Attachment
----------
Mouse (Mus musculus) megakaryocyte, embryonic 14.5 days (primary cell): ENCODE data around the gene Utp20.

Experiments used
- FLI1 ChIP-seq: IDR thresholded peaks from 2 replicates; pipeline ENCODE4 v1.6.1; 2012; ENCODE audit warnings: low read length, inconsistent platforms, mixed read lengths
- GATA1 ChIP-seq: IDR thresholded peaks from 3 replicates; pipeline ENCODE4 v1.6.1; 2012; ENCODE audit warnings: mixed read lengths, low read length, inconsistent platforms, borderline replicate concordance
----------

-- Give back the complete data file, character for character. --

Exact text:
Mouse (Mus musculus) megakaryocyte, embryonic 14.5 days (primary cell): ENCODE data around the gene Utp20.

Experiments used
- FLI1 ChIP-seq: IDR thresholded peaks from 2 replicates; pipeline ENCODE4 v1.6.1; 2012; ENCODE audit warnings: low read length, inconsistent platforms, mixed read lengths
- GATA1 ChIP-seq: IDR thresholded peaks from 3 replicates; pipeline ENCODE4 v1.6.1; 2012; ENCODE audit warnings: mixed read lengths, low read length, inconsistent platforms, borderline replicate concordance